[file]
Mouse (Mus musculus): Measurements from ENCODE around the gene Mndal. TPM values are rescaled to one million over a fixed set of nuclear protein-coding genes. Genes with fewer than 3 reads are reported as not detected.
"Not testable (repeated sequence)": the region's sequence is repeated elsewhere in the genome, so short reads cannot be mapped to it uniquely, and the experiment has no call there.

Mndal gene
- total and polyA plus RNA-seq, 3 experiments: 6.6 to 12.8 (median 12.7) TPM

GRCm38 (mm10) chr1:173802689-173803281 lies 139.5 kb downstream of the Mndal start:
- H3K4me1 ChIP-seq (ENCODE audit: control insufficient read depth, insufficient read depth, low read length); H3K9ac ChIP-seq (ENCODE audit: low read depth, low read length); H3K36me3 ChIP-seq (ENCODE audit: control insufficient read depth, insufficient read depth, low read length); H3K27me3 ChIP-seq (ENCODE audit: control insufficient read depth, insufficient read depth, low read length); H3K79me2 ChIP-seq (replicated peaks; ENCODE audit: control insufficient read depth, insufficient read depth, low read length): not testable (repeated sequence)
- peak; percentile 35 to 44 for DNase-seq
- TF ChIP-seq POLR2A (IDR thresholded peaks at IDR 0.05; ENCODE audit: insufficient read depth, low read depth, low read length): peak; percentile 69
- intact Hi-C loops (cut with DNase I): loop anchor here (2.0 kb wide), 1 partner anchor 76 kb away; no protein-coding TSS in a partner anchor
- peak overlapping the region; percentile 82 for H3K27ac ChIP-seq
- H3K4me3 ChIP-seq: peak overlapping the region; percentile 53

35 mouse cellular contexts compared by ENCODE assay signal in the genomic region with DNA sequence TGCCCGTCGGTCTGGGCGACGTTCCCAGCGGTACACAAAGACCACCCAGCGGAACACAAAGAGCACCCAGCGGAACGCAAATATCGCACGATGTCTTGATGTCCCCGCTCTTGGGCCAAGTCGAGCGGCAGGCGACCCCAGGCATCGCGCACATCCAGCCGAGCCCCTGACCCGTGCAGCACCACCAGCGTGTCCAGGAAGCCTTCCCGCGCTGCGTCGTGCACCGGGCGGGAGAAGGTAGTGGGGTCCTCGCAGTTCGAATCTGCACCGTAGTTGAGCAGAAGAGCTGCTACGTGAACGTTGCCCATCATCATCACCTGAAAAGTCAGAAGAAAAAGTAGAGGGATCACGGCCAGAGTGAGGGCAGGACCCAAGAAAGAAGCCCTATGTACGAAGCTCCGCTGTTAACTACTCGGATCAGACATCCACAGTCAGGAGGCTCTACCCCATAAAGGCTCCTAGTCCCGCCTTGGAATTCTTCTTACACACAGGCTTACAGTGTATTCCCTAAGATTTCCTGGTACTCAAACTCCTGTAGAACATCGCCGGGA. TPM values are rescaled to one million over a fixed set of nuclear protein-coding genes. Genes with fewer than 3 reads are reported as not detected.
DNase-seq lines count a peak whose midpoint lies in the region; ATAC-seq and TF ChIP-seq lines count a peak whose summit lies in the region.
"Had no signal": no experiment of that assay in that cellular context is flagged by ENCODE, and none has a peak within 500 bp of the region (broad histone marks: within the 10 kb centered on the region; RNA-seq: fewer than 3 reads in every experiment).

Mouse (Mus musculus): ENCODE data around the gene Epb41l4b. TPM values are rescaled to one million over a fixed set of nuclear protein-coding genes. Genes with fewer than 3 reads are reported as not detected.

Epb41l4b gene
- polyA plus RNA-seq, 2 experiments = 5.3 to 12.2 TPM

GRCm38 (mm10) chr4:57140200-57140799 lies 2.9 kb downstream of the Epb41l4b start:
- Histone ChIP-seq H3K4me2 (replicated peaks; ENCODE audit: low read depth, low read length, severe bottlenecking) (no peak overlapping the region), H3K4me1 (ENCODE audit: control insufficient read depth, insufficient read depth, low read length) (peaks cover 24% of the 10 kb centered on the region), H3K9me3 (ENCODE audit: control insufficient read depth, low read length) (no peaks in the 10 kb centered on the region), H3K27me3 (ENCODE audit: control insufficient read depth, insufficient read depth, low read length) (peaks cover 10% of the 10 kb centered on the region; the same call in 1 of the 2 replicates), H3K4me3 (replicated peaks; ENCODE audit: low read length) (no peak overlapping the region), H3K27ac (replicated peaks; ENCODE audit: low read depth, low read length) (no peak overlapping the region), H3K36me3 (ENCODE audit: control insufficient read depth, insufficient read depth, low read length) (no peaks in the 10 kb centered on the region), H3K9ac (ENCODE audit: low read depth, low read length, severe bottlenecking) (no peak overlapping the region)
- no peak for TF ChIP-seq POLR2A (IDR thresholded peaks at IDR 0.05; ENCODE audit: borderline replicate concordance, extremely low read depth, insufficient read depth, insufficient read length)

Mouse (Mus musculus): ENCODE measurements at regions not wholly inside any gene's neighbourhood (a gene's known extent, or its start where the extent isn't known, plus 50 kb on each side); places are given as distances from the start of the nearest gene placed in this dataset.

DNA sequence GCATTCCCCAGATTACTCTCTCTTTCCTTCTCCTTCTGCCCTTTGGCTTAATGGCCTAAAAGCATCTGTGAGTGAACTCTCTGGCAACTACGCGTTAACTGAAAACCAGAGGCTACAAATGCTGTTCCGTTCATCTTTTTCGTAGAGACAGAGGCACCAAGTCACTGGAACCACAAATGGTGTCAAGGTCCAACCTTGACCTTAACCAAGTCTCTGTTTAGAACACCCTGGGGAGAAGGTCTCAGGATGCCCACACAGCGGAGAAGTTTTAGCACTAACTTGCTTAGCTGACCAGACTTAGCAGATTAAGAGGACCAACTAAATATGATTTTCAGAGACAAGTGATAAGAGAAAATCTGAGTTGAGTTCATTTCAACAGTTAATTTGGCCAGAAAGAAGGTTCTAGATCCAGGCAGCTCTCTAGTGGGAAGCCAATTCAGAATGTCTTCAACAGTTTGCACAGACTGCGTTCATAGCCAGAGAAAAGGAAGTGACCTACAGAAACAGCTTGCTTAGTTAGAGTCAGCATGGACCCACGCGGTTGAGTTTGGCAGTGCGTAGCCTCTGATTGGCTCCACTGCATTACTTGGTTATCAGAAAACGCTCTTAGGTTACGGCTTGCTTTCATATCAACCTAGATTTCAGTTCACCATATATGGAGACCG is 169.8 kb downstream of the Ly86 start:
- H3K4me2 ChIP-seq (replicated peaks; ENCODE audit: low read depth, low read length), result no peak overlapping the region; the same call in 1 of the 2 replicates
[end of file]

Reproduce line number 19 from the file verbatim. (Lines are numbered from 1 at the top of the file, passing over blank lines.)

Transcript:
- Histone ChIP-seq H3K4me2 (replicated peaks; ENCODE audit: low read depth, low read length, severe bottlenecking) (no peak overlapping the region), H3K4me1 (ENCODE audit: control insufficient read depth, insufficient read depth, low read length) (peaks cover 24% of the 10 kb centered on the region), H3K9me3 (ENCODE audit: control insufficient read depth, low read length) (no peaks in the 10 kb centered on the region), H3K27me3 (ENCODE audit: control insufficient read depth, insufficient read depth, low read length) (peaks cover 10% of the 10 kb centered on the region; the same call in 1 of the 2 replicates), H3K4me3 (replicated peaks; ENCODE audit: low read length) (no peak overlapping the region), H3K27ac (replicated peaks; ENCODE audit: low read depth, low read length) (no peak overlapping the region), H3K36me3 (ENCODE audit: control insufficient read depth, insufficient read depth, low read length) (no peaks in the 10 kb centered on the region), H3K9ac (ENCODE audit: low read depth, low read length, severe bottlenecking) (no peak overlapping the region)